Anxiety is one of the most common conditions when it comes to mental health and mental disorders. A survey in Europe showed that approximately 12% of the population will suffer from anxiety at some point in their life. There are different types of anxiety. But common for all of them is that anxiety affects the way we think, feel, our body sensation and our behavior.

When we talk about mental health and conditions, it is important we keep in mind to see it on a continuum going from a healthy point where you’re well functioning to the problem point, where you can still function but you begin to feel distressed and unable to cope, to the disorder point, where you’re malfunctioning, completely unable to cope and have a severe degree of symptoms.

When that is said, fear and anxiety are normal reactions to situations that seem dangerous or threatening to us. On a fundamental level our brain is trying to ensure our survival. Therefore anxiety and fear are important functions that warn us of dangers ahead.

Anxiety results in a range of adaptive or defensive behaviour, which are aimed at escaping from the source of danger. Predominantly it activated our sympathetic nervous system. This is the fight or flight response. And that is great if we really are in a dangerous situation.

But what is anxiety? Anxiety is characterized by experiencing an exaggerated level of fear and anxiety. It can turn into a condition, if the symptoms become so severe that your daily life is significantly inhibited or limited due to the anxiety. Meaning that it is preventing you from doing the things you were previously able to do or want to do to live the life you want to live. The level anxiety can become so severe that we are no longer able to complete or do the things we would like to in important life areas such as our personal life, family life, social life, educational life and career life.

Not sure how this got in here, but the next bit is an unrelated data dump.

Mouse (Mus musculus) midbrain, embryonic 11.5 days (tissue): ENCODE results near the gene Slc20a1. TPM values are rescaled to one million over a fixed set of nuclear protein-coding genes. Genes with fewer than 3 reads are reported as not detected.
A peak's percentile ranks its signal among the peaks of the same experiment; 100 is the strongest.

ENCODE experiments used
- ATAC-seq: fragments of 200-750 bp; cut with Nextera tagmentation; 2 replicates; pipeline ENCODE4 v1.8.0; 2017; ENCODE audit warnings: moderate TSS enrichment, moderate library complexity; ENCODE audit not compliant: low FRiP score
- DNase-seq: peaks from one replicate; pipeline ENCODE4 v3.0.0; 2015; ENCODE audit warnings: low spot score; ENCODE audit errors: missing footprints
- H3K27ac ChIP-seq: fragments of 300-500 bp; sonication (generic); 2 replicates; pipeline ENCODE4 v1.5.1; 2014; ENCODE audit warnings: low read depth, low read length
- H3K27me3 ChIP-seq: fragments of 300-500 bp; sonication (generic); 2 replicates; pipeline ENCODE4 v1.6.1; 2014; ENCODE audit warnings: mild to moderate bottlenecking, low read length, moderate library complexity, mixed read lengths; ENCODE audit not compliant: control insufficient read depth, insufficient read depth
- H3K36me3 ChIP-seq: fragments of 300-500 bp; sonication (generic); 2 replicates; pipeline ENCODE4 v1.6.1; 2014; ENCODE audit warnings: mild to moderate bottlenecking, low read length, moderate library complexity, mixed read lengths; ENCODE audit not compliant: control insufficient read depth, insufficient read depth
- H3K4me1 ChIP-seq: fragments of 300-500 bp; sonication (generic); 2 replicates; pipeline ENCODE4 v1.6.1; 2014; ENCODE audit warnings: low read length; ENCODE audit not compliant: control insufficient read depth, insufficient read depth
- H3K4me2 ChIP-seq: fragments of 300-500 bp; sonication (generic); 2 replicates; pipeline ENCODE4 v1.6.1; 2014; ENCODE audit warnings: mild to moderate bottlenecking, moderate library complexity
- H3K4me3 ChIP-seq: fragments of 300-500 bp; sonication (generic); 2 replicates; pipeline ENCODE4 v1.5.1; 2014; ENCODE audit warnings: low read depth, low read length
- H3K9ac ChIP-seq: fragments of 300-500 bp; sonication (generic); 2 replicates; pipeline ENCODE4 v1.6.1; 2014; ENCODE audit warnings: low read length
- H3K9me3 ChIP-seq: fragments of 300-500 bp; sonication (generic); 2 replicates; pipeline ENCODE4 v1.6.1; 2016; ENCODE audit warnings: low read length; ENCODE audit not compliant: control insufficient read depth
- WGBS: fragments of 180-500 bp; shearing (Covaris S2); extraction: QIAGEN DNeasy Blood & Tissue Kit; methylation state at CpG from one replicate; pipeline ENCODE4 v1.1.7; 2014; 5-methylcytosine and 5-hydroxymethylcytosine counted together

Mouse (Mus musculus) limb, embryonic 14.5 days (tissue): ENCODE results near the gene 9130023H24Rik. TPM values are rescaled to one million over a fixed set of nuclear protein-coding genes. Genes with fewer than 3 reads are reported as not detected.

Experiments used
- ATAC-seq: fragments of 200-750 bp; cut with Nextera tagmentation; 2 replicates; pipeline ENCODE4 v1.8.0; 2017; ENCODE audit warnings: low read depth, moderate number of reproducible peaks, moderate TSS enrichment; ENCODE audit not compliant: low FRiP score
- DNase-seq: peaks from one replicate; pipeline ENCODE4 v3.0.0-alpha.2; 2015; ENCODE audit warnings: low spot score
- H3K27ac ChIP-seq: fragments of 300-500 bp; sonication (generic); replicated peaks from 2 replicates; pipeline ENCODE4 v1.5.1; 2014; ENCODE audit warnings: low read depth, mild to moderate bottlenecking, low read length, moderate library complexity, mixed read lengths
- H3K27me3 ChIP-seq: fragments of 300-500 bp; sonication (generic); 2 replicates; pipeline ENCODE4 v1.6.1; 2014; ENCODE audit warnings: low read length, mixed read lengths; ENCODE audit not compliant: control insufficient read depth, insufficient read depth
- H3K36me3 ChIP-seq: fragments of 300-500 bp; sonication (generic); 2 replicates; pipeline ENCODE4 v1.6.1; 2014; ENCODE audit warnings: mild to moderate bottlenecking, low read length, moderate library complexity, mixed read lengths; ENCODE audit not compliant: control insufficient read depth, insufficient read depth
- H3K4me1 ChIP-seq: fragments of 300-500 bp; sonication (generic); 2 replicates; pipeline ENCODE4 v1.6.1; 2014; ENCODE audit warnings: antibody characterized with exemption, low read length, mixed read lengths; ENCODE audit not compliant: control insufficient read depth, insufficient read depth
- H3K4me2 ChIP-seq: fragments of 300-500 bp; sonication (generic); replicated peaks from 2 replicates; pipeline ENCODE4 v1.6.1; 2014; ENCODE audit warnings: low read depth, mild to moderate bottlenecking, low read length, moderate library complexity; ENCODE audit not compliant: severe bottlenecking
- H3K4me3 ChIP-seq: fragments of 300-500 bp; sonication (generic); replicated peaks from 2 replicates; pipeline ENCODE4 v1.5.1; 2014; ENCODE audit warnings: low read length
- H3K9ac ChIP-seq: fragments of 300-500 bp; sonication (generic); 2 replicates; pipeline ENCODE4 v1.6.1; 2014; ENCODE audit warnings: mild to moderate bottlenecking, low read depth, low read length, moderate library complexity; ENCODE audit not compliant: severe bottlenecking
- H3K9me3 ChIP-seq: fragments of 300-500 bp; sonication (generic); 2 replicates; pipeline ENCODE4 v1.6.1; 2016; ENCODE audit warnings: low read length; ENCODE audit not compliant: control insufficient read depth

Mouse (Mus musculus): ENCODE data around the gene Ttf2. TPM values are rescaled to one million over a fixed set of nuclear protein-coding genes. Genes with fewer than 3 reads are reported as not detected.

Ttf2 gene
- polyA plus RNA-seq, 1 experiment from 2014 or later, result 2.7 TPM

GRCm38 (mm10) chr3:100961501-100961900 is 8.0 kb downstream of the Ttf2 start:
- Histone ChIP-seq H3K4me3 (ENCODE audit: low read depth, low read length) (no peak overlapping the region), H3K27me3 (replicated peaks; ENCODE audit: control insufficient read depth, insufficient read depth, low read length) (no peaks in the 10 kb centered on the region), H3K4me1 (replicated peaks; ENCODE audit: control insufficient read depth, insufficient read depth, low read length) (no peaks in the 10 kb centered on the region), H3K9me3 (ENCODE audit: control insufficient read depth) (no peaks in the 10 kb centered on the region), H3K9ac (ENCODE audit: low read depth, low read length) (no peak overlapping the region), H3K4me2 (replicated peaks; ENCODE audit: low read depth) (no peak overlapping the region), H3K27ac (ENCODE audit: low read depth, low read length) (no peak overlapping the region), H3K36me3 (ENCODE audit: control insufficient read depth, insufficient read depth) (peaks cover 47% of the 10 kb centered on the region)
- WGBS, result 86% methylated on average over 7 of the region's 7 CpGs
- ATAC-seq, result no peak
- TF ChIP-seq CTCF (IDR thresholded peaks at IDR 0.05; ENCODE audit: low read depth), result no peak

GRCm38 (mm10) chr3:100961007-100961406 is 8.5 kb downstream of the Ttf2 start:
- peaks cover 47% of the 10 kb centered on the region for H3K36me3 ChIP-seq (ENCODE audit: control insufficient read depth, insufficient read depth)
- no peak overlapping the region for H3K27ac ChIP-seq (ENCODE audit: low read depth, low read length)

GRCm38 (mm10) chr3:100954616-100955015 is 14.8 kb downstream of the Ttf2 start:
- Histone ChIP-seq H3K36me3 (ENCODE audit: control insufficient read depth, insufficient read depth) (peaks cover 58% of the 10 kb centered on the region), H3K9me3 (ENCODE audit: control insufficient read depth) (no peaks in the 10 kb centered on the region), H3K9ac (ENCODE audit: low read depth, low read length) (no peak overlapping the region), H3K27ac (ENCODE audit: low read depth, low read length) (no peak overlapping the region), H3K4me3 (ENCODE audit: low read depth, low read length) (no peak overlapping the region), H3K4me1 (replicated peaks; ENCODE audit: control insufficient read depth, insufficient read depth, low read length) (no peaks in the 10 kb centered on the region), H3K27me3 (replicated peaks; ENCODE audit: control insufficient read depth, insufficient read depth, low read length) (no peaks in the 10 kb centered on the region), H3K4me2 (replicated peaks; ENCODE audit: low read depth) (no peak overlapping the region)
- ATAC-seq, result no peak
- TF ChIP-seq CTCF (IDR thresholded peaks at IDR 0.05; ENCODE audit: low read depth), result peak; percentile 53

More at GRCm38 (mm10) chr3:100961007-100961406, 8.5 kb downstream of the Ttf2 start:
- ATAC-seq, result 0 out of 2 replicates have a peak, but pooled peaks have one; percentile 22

As mentioned earlier there are different types of anxiety. The difference in these types of anxiety is in their focus. This means that there are different stimuli or situations that trigger the anxiety. For example, if the anxiety is geared towards a specific animal, it is probably a specific phobia. But if you more or less constantly feel anxious, worry more than usual and your body feels at unrest, it might be generalized anxiety instead.

There are other types of anxiety, and to list a few of the other ones from the ICD manual, we have panic disorder, social anxiety, separation anxiety, substance-induced anxiety and a few more. If you’re interested you can read more about the different types of anxiety.

  • Generalized anxiety
  • Panic attacks (panic disorder)
  • Agoraphobia Specific phobia
  • Social anxiety
  • Separation anxiety
  • Selective mutism
  • Substance-induced anxiety (many different types, including alcohol, cannabis and caffeine)
  • Hypochondria

If you experience anxiety preventing you from doing things you previously enjoyed or living the life you would like to, it’s very important that we seek help and support from a professional. It does not have to be that way forever. You can get help to manage and deal with your anxiety in a better way.

We believe that nobody should be alone in the midst of a tough time in their lives. Therefore we encourage you to speak up if you’re going through a difficult time in your life at the moment. We all do at some point in our lives.

Remember that you can find many resources on our website, and learn much more about mental health.

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